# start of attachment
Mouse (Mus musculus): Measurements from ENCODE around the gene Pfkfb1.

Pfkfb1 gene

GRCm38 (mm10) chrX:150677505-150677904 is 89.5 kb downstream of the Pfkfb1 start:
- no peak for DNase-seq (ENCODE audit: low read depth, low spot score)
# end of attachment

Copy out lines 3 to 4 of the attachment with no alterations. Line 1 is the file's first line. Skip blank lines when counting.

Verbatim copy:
GRCm38 (mm10) chrX:150677505-150677904 is 89.5 kb downstream of the Pfkfb1 start:
- no peak for DNase-seq (ENCODE audit: low read depth, low spot score)